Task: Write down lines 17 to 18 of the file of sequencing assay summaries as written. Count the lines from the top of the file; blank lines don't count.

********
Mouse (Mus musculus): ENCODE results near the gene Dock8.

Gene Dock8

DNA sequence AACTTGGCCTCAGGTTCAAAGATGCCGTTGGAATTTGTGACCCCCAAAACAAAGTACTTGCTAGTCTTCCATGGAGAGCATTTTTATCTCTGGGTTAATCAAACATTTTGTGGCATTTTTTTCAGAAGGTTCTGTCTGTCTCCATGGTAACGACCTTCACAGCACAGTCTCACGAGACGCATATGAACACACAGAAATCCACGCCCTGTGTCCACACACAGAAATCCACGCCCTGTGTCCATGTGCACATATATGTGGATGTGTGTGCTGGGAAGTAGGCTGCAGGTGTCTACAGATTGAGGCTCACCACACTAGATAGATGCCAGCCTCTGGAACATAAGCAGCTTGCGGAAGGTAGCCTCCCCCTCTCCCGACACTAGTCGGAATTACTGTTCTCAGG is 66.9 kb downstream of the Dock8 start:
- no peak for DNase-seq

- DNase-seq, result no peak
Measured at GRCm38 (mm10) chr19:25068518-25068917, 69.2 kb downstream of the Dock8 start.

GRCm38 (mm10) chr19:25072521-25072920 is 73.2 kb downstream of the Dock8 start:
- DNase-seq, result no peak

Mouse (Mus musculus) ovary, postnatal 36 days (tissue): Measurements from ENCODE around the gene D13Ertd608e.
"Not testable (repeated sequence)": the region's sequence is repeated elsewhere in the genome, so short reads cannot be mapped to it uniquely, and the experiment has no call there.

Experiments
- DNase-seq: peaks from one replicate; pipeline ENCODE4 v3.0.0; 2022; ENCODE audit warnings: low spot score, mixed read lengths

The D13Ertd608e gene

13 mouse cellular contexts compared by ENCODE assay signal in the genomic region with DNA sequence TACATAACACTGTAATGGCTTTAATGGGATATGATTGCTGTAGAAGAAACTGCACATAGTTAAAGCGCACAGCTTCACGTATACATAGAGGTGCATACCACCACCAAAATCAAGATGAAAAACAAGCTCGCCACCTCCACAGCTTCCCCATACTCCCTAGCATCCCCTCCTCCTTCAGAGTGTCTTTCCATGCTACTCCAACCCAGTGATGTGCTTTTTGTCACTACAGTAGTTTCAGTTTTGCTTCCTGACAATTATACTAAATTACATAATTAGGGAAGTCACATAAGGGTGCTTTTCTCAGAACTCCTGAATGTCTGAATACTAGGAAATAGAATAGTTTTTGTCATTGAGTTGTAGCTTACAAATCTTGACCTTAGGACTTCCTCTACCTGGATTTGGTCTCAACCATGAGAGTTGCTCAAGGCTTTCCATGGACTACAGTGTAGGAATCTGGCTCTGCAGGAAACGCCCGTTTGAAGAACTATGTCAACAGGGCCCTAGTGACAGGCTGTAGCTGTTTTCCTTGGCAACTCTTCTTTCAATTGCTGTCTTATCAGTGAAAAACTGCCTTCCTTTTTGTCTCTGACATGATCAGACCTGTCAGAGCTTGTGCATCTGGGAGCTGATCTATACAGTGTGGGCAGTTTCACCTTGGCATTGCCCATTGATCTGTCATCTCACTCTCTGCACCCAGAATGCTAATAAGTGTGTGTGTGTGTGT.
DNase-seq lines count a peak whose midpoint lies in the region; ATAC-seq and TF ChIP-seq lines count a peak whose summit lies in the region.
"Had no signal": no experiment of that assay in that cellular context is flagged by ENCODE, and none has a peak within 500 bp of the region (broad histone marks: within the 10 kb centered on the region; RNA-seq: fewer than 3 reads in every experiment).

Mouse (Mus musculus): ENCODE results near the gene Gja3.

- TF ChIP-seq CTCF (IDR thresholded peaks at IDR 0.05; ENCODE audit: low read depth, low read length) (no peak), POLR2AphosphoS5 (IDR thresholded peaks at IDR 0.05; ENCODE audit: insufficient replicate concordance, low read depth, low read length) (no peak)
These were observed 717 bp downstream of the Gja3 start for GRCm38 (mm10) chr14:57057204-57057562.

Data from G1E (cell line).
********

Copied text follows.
Mouse (Mus musculus): ENCODE results near the gene Gja3.

- TF ChIP-seq CTCF (IDR thresholded peaks at IDR 0.05; ENCODE audit: low read depth, low read length) (no peak), POLR2AphosphoS5 (IDR thresholded peaks at IDR 0.05; ENCODE audit: insufficient replicate concordance, low read depth, low read length) (no peak)